Exponentially weighted moving linear regression

I have a problem where I need to calculate linear regression as samples come in. Is there a formula that I can use to get the exponentially weighted moving linear regression? Not sure if that's what you would call it though.

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I say exponentially because I want to control the weight of old samples just like using weighted moving average. But I want the old samples to be less weighted, exponentially less, than newer samples –  brandon Apr 24 '11 at 18:57

migrated from math.stackexchange.comApr 24 '11 at 20:20

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Sounds like what you want to do is a two-stage model. First transform your data into exponentially smoothed form using a specified smoothing factor, and then input the transformed data into your linear regression formula.

http://en.wikipedia.org/wiki/Exponential_smoothing

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that got me where I needed thanks! –  brandon Apr 25 '11 at 15:50
Apparently this site won't let me hit the up arrow cause I'm too new, but definitely what I needed –  brandon Apr 25 '11 at 15:52
@brandon Now, you can (15 rep needed). –  chl Apr 25 '11 at 15:57
FYI, The Crane and Crotty reference (jstor.org/pss/2627674) is a valid URL, but when trying to get the PDF I get a message that "the file is damaged and could not be repaired". –  zbicyclist Apr 25 '11 at 17:34

Sure, just add a weights= argument to lm() (in case of R):

R> x <- 1:10    ## mean of this is 5.5
R> lm(x ~ 1)    ## regression on constant computes mean

Call:
lm(formula = x ~ 1)

Coefficients:
(Intercept)
5.5

R> lm(x ~ 1, weights=0.9^(seq(10,1,by=-1)))

Call:
lm(formula = x ~ 1, weights = 0.9^(seq(10, 1, by = -1)))

Coefficients:
(Intercept)
6.35

R>


Here is give 'more recent' (i.e., higher) values more weight and the mean shifts from 5.5 to 6.35. The key, if any, is the $\lambda ^ \tau$ exponential weight I compute on the fly; you can change the weight factor to any value you choose and depending on how you order your data you can also have the exponent run the other way.

You can do the same with regression models involving whichever regressors you have.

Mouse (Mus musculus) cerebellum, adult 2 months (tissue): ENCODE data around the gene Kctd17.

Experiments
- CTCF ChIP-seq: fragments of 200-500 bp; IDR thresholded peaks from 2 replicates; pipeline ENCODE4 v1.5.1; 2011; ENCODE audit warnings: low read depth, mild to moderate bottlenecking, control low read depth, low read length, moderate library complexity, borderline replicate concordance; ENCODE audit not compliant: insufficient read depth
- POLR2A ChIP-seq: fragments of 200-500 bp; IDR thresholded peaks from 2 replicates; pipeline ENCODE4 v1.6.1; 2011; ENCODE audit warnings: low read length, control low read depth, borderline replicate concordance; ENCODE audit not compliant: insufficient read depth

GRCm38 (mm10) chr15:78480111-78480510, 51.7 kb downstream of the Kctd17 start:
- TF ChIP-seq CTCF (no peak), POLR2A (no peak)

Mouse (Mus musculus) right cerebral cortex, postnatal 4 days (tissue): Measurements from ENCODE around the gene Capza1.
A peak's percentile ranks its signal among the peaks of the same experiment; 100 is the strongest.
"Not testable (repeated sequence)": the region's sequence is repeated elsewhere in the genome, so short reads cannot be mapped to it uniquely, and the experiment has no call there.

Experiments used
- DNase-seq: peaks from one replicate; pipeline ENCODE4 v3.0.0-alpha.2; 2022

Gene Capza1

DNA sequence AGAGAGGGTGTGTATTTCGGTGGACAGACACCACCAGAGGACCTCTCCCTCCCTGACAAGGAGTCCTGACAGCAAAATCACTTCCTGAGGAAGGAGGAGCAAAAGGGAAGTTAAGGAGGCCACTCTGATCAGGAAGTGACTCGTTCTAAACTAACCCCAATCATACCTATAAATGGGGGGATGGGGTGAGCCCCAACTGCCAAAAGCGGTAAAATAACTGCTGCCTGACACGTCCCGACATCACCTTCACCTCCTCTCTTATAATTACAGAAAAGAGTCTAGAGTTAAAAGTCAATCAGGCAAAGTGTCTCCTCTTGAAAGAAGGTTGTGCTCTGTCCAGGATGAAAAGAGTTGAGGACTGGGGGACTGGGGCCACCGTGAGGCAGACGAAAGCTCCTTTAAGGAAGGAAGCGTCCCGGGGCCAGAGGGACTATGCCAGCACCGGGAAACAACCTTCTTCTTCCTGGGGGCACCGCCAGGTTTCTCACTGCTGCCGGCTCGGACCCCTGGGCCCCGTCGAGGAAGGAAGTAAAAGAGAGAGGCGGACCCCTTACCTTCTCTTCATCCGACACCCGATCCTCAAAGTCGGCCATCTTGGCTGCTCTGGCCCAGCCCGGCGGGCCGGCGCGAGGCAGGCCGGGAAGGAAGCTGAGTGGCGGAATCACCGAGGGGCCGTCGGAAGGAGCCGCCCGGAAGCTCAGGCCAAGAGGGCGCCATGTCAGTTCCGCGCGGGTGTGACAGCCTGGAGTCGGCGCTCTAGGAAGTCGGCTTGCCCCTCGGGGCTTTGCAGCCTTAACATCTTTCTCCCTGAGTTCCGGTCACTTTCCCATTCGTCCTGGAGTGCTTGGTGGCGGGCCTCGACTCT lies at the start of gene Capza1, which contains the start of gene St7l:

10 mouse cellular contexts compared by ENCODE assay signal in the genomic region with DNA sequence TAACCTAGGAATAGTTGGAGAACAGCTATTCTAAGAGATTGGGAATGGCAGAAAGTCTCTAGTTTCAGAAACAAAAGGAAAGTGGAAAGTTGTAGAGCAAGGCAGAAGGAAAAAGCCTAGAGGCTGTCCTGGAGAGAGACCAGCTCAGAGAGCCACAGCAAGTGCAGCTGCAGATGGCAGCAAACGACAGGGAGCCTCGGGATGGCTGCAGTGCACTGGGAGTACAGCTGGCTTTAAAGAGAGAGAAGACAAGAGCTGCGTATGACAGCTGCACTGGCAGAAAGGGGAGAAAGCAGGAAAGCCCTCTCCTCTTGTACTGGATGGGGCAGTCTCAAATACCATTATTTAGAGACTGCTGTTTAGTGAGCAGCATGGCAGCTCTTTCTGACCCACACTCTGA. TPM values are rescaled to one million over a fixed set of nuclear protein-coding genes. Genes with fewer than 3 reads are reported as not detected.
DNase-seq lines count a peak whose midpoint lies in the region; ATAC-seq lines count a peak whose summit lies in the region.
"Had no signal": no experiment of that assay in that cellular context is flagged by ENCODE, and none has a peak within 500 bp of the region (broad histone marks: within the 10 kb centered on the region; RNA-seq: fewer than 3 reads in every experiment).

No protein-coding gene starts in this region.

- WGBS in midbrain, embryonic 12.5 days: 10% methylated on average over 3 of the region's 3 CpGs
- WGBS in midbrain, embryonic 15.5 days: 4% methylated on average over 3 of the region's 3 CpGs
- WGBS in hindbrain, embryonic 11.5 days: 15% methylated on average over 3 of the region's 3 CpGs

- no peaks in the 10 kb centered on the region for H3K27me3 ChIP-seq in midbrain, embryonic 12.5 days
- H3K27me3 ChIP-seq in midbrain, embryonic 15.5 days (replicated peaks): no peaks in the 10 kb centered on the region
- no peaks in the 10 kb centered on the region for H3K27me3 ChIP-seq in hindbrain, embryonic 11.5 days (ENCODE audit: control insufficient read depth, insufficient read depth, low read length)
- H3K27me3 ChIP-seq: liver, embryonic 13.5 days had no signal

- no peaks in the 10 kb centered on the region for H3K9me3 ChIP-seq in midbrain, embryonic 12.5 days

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Never heard of R. Seems to be what I want, but I don't understand all of the syntax. Can you explain how that would work with this linear regression formula? (NΣXY - (ΣX)(ΣY)) / (NΣX^2 - (ΣX)^2). The formula works perfectly for my problem, but I'm writing a research paper and I need a more acceptable exponential moving form of this to work as samples come in. –  brandon Apr 24 '11 at 21:47
It seems like the seq command in that syntax means it keeps track of the last 10 samples. I need something like exponentially weighted moving average that decreases all past weights approaching but never reaching 0 –  brandon Apr 24 '11 at 21:49
I used 10 for the example; replace that with N where you determine N as the length of your dataset. Also, this is simply an application of weighted least squares which any decent regression textbook will cover in more detail. –  Dirk Eddelbuettel Apr 25 '11 at 1:19

If you are looking for an equation of the form

$$y=\alpha_n + \beta_n x$$

after $n$ pieces of data have come in, and you are using an exponential factor $k \ge 1$ then you could use

$$\beta_n = \frac{\left(\sum_{i=1}^n k^i\right) \left(\sum_{i=1}^n k^i X_i Y_i\right) - \left(\sum_{i=1}^n k^i X_i\right) \left(\sum_{i=1}^n k^i Y_i\right) }{ \left(\sum_{i=1}^n k^i\right) \left(\sum_{i=1}^n k^i X_i^2\right) - \left(\sum_{i=1}^n k^i X_i \right)^2}$$

and

$$\alpha_n = \frac{\left(\sum_{i=1}^n k^i Y_i\right) - \beta_n \left(\sum_{i=1}^n k^i X_i\right)}{\sum_{i=1}^n k^i} .$$

If rounding or speed become issues, this can be recast in other forms. It may also be worth knowing that for $k>1$ you have $\sum_{i=1}^n k^i = \frac{k(k^n - 1)}{k-1}$.

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